Express Travel Group has rebranded itself as Hemingways Travel as the 65-year-old company seeks to tap into new opportunities in the growing luxury tourism sector in East Africa and the continent.
The Nairobi-based company, acquired by Hemingways Group – a Kenyan hotel company – in 2009, has now changed its name, aligning itself with the Hemingways brand as a travel division, with operations across the continent.
The company attributed its rebranding to the need to adapt in response to the growth of the tourism sector. The global luxury leisure travel market is expected to grow 11.1% annually over the next six years, to reach $1.2 trillion by 2027, according to Allied Market Research.
“We are now expanding our offer to leisure travelers by offering a full range of premium travel services and the valuable benefits of working with an experienced travel agent,” said Ross Evans, CEO of Hemingways Group.
Mr Evans has also launched a new online booking platform which he said will help build customer base and presence on the continent while “remaining very focused on delivery for our corporate customers”.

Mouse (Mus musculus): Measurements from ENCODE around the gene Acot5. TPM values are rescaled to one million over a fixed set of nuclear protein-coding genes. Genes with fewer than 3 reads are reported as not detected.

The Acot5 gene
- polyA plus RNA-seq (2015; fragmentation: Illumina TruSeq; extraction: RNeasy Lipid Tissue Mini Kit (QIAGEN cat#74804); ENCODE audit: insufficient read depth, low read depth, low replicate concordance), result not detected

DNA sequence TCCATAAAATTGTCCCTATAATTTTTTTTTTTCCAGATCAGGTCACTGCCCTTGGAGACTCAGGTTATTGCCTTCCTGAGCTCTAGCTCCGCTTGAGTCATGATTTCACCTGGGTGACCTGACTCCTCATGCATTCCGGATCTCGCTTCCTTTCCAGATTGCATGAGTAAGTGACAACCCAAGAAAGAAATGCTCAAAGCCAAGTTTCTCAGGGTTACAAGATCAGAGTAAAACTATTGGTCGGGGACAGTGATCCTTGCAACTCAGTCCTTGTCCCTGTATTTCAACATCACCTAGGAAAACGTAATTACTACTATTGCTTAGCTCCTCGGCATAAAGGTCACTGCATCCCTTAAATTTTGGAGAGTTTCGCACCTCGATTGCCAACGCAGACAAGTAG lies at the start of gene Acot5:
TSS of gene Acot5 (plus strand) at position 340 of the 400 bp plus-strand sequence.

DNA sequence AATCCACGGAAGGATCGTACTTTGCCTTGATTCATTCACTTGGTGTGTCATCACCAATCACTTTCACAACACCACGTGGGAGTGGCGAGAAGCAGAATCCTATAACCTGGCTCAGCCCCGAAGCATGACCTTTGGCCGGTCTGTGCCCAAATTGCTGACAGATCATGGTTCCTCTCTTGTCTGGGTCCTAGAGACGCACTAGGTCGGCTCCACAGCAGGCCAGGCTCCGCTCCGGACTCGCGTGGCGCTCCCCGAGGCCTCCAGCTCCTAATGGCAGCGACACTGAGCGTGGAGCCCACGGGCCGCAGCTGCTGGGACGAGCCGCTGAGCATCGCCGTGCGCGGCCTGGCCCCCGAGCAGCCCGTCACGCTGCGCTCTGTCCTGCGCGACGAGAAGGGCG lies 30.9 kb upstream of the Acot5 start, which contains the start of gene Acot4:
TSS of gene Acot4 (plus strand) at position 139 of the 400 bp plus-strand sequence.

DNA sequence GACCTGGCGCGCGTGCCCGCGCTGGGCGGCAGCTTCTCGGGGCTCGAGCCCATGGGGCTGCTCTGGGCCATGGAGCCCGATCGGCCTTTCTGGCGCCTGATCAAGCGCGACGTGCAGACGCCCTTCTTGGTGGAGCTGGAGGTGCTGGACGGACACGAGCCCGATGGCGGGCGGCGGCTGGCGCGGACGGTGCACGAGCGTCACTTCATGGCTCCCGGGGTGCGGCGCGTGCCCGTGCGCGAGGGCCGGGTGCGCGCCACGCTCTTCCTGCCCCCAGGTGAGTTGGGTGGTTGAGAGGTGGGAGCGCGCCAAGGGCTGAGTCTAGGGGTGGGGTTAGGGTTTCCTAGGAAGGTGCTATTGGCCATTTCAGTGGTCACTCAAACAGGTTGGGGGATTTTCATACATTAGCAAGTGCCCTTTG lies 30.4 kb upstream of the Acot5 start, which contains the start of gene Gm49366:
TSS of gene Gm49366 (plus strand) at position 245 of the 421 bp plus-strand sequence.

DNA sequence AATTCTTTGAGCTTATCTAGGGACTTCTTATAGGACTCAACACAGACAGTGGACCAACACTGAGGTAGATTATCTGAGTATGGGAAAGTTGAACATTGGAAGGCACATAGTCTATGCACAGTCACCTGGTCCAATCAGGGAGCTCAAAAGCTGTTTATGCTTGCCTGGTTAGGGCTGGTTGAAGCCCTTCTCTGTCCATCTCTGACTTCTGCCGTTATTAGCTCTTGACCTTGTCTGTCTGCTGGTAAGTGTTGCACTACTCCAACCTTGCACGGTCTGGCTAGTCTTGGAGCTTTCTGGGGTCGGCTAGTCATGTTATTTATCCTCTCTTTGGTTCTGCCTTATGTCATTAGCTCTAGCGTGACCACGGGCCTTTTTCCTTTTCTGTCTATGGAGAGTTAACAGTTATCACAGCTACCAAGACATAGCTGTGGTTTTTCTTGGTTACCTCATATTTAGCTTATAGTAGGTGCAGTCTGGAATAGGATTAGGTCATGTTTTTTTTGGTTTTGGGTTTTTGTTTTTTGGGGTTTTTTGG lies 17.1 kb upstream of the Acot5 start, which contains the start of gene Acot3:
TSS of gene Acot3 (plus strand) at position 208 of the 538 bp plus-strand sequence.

Najib Balala, Kenya’s tourism secretary, said the rebranding and new platform was needed, citing technology and innovation as what carried the tourism sector through the pandemic depression. of Covid-19.
“New products and experiences are being encouraged in Kenya’s tourism sector to enable it to thrive, as governments continue to improve connectivity in the region,” Balala said.
Hemingway Travel managing director Dr Joseph Kithitu said the new platform would improve customer experience and benefit from Hemingway’s economies of scale, allowing the company to offer services at relatively low prices. lower.
“The booking platform integrates third-party tools to provide customers with unparalleled flight and hotel content and a smooth and convenient booking experience, all supported by an experienced team of qualified travel consultants,” Dr. Kithitu said. .
Agnes Mucuha, CEO of the Kenyan Association of Travel Agents, noted that local tourists had boosted the industry during the pandemic crisis, adding that lower prices would attract domestic consumers.